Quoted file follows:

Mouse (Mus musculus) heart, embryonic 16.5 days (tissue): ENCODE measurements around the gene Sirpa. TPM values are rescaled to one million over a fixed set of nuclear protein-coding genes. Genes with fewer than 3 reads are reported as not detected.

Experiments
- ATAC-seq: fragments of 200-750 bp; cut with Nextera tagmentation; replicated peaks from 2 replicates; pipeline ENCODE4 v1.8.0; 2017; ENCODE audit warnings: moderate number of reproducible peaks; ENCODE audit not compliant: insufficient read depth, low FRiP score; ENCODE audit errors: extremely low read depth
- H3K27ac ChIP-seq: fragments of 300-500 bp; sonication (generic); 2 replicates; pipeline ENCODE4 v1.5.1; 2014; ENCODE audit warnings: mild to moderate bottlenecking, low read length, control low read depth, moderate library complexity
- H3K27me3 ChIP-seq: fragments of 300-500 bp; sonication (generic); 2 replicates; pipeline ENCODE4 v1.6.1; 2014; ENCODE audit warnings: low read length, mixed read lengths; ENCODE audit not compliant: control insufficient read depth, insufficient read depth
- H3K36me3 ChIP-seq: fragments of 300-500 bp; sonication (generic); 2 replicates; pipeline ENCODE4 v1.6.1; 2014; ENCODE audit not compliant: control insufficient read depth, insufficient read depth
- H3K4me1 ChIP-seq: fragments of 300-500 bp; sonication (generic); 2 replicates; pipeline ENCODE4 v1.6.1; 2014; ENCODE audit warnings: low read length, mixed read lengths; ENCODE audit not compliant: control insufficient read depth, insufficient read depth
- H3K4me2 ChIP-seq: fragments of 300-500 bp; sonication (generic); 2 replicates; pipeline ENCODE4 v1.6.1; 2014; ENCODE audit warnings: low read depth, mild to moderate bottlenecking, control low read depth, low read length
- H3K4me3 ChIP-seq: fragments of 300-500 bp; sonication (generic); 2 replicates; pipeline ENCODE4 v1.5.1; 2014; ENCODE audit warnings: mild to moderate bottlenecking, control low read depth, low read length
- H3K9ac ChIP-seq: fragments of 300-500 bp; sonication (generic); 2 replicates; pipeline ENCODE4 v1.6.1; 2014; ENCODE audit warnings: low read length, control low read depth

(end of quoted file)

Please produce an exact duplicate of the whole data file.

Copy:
Mouse (Mus musculus) heart, embryonic 16.5 days (tissue): ENCODE measurements around the gene Sirpa. TPM values are rescaled to one million over a fixed set of nuclear protein-coding genes. Genes with fewer than 3 reads are reported as not detected.

Experiments
- ATAC-seq: fragments of 200-750 bp; cut with Nextera tagmentation; replicated peaks from 2 replicates; pipeline ENCODE4 v1.8.0; 2017; ENCODE audit warnings: moderate number of reproducible peaks; ENCODE audit not compliant: insufficient read depth, low FRiP score; ENCODE audit errors: extremely low read depth
- H3K27ac ChIP-seq: fragments of 300-500 bp; sonication (generic); 2 replicates; pipeline ENCODE4 v1.5.1; 2014; ENCODE audit warnings: mild to moderate bottlenecking, low read length, control low read depth, moderate library complexity
- H3K27me3 ChIP-seq: fragments of 300-500 bp; sonication (generic); 2 replicates; pipeline ENCODE4 v1.6.1; 2014; ENCODE audit warnings: low read length, mixed read lengths; ENCODE audit not compliant: control insufficient read depth, insufficient read depth
- H3K36me3 ChIP-seq: fragments of 300-500 bp; sonication (generic); 2 replicates; pipeline ENCODE4 v1.6.1; 2014; ENCODE audit not compliant: control insufficient read depth, insufficient read depth
- H3K4me1 ChIP-seq: fragments of 300-500 bp; sonication (generic); 2 replicates; pipeline ENCODE4 v1.6.1; 2014; ENCODE audit warnings: low read length, mixed read lengths; ENCODE audit not compliant: control insufficient read depth, insufficient read depth
- H3K4me2 ChIP-seq: fragments of 300-500 bp; sonication (generic); 2 replicates; pipeline ENCODE4 v1.6.1; 2014; ENCODE audit warnings: low read depth, mild to moderate bottlenecking, control low read depth, low read length
- H3K4me3 ChIP-seq: fragments of 300-500 bp; sonication (generic); 2 replicates; pipeline ENCODE4 v1.5.1; 2014; ENCODE audit warnings: mild to moderate bottlenecking, control low read depth, low read length
- H3K9ac ChIP-seq: fragments of 300-500 bp; sonication (generic); 2 replicates; pipeline ENCODE4 v1.6.1; 2014; ENCODE audit warnings: low read length, control low read depth